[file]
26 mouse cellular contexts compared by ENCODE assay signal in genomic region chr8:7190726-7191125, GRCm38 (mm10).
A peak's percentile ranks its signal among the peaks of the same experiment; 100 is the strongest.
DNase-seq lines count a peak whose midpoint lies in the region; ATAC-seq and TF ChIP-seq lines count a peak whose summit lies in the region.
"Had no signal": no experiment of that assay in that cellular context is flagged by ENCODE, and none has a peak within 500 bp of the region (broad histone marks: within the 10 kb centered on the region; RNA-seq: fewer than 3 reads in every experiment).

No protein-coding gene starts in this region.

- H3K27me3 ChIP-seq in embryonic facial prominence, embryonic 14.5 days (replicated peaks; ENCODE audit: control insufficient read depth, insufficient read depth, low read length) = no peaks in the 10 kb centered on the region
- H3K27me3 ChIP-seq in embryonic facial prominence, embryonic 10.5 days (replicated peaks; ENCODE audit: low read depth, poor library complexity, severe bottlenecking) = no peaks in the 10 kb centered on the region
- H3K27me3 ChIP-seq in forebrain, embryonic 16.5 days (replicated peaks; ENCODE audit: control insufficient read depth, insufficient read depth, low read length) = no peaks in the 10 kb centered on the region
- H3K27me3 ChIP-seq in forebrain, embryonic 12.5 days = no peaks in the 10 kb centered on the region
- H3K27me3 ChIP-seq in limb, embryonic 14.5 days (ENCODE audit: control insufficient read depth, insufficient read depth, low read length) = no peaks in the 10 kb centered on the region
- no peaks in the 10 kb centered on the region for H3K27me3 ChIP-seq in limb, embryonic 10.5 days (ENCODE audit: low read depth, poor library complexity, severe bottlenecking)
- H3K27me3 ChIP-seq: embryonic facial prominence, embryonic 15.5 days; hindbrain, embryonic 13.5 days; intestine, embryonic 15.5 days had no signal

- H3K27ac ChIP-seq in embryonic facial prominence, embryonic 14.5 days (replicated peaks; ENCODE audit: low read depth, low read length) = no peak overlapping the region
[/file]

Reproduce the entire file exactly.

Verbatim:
26 mouse cellular contexts compared by ENCODE assay signal in genomic region chr8:7190726-7191125, GRCm38 (mm10).
A peak's percentile ranks its signal among the peaks of the same experiment; 100 is the strongest.
DNase-seq lines count a peak whose midpoint lies in the region; ATAC-seq and TF ChIP-seq lines count a peak whose summit lies in the region.
"Had no signal": no experiment of that assay in that cellular context is flagged by ENCODE, and none has a peak within 500 bp of the region (broad histone marks: within the 10 kb centered on the region; RNA-seq: fewer than 3 reads in every experiment).

No protein-coding gene starts in this region.

- H3K27me3 ChIP-seq in embryonic facial prominence, embryonic 14.5 days (replicated peaks; ENCODE audit: control insufficient read depth, insufficient read depth, low read length) = no peaks in the 10 kb centered on the region
- H3K27me3 ChIP-seq in embryonic facial prominence, embryonic 10.5 days (replicated peaks; ENCODE audit: low read depth, poor library complexity, severe bottlenecking) = no peaks in the 10 kb centered on the region
- H3K27me3 ChIP-seq in forebrain, embryonic 16.5 days (replicated peaks; ENCODE audit: control insufficient read depth, insufficient read depth, low read length) = no peaks in the 10 kb centered on the region
- H3K27me3 ChIP-seq in forebrain, embryonic 12.5 days = no peaks in the 10 kb centered on the region
- H3K27me3 ChIP-seq in limb, embryonic 14.5 days (ENCODE audit: control insufficient read depth, insufficient read depth, low read length) = no peaks in the 10 kb centered on the region
- no peaks in the 10 kb centered on the region for H3K27me3 ChIP-seq in limb, embryonic 10.5 days (ENCODE audit: low read depth, poor library complexity, severe bottlenecking)
- H3K27me3 ChIP-seq: embryonic facial prominence, embryonic 15.5 days; hindbrain, embryonic 13.5 days; intestine, embryonic 15.5 days had no signal

- H3K27ac ChIP-seq in embryonic facial prominence, embryonic 14.5 days (replicated peaks; ENCODE audit: low read depth, low read length) = no peak overlapping the region